To determine wind speed in miles per hour (mph), use this formula: calculate the circumference of your anemometer by multiplying the diameter (or distance between opposing scoops) in feet times pi (or 3.14). Multiply this number times the number of revolutions per minute to get the number of feet per minute (fpm) one scoop travels. By multiplying rpm by 60 (minutes per hour) and dividing this number by 5280 (feet per mile), you will get an approximate wind speed in miles per hour.

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Re: Anemometer calculations

Postby Gina » Tue Dec 14, 2010 3:33 pm

While checking out 1-wire I came across that first formula on the HobbyBoards site for their anemometer kit. Here's the PDF http://www.hobby-boards.com/catalog/links/wind-ads/ADS%20Anemometer%20User%20Manual.pdf and here's their hardware - familiar, what??? :lol:
Screenshot-11a.png
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Re: Anemometer calculations

Postby hans » Tue Dec 14, 2010 4:59 pm

small world :D

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Re: Anemometer calculations

Postby brassing » Sat Dec 25, 2010 1:23 pm

I posted the post below on the Fine Offset forum when I hadn't realised there was a similar thread here so I am reposting here.

It seems that the Fine Offset measures wind speed over 24 2 s intervals during its 48 s reporting period. The maximum of these measurements is reported as the gust speed. If you examine the gust speeds you see that they are all multiples of 0.34 m/s (or the equivalent in other units). Thus 0.34 m/s must presumably correspond to 1 pulse from the anemometer in 2 s. Since the anemometer has only one magnet and one sensor it gives one pulse per rev. The diameter of the anemometer is 140 mm (at the cup centres) so a bit of maths shows that at 0.34 m/s wind speed the cups are rotating at Pi x 140 / 2 /1000 m/s = 0.22 m/s.

I know very little about anemometer theory (just what I found in 30 min web research) but it seems the ratio of wind speed to cup speed is known as the anemometer factor and for 3 cup anemometers it varies between 2 and just over 3. The figures above give an anemometer factor of 0.34 / 0.22 = 1.56 which is well outside the expected range.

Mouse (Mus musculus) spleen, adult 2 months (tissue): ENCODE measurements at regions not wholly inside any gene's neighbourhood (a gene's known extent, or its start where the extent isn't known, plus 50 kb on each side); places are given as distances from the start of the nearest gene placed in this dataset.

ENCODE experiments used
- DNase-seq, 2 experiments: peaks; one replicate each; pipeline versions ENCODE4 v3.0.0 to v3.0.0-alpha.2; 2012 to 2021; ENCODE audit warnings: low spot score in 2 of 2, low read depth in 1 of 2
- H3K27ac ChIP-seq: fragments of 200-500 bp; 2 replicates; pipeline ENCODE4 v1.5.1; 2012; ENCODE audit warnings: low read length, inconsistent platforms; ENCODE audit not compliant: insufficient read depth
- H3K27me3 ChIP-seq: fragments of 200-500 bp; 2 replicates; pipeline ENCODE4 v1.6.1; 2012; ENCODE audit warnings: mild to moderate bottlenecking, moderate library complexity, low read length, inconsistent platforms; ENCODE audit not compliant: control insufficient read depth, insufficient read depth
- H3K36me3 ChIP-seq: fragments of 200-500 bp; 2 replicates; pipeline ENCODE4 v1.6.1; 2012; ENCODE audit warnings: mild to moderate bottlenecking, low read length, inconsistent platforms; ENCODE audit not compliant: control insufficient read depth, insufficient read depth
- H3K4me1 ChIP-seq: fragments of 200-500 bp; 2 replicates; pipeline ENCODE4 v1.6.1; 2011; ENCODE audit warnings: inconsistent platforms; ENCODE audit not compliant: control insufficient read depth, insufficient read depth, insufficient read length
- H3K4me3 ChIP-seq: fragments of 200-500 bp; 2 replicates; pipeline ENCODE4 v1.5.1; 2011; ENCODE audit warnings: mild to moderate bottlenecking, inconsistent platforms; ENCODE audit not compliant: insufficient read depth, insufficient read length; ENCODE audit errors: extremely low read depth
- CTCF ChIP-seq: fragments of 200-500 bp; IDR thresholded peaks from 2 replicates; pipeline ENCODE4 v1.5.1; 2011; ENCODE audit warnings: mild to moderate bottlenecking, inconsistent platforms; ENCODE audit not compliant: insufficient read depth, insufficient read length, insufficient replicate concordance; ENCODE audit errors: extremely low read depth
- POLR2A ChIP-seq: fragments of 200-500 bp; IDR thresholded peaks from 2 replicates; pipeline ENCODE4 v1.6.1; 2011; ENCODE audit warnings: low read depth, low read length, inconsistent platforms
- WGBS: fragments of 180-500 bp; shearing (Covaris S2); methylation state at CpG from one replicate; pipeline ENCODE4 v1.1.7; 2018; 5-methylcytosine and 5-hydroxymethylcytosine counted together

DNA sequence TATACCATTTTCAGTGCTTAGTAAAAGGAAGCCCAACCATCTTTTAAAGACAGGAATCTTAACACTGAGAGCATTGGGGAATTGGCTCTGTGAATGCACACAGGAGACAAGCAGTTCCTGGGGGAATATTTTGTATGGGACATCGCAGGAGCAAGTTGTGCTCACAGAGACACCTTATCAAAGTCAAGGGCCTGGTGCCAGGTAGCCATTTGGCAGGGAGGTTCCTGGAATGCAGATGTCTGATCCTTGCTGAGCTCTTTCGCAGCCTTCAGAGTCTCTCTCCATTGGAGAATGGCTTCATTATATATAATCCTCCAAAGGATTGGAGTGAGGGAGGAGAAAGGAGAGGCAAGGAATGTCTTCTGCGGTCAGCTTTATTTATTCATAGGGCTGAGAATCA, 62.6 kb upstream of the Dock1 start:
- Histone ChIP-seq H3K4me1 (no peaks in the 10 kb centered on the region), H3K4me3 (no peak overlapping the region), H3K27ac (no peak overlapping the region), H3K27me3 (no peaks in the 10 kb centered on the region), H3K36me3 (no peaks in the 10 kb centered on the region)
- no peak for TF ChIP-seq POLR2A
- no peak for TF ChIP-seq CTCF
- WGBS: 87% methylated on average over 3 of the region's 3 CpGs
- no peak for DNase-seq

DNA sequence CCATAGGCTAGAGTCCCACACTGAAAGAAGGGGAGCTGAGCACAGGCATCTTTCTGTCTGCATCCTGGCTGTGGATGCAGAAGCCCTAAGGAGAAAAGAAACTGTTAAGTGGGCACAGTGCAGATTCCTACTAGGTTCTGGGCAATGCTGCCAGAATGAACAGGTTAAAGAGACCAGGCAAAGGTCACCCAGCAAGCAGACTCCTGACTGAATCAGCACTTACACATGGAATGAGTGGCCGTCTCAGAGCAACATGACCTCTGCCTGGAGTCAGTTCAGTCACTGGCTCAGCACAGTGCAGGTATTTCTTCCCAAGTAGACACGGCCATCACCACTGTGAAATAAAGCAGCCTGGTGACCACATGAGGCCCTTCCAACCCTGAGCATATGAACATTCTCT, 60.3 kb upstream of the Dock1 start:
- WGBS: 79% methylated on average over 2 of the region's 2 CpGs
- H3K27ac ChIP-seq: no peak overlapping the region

Either the Fine Offset anemometer is unusually efficient or there is something wrong with my logic. Does anyone have any idea where the discrepancy comes from?

(I have to admit that the value of 2 to just over 3 is found on various websites but without any source. The wording is almost identical on each site which indicates a single primary source, which might well be unreliable.)


Following on from that post I have a couple of further points:

The formula WS = 1.25 C/T mph quoted above by hans from the Hobbyboards site for an anemometer that appears identical to the Fine Offset one leads to an anemometer factor of 1.27 which must surely be wrong - much too low. Maybe the photo of the anemometer is wrong and the one they sell has a smaller rotor.

I have a datasheet for a Vector Instruments R30 rotor for their A100 anemometer (http://www.windspeed.co.uk/ws/index.php ... &Itemid=48). This is an instrument grade anemometer intended for professional use. It quotes a "Rotal Calibration" of 47.8 rpm / m/s. The rotor has a diameter of 106 mm (across the cup centres). If you do the sums on this you find that 1 rev/s corresponds to 0.333 m/s cup speed and to 1.26 m/s wind speed. This gives an anemometer factor of 3.77 which is a bit higher than the Wikipedia range of 2 to just over 3. The rotor is a 3 cup design with conical rather than hemispherical cups. I don't know what difference that makes but you might expect cup design to make a significant difference. If the cups were replaced by flat plates the anemometer would not turn at all. The anemometer depends on the asymmetry of the cups so the degree of asymmetry will affect the anemometer factor.

I hope I have got the maths right. Someone might like to check!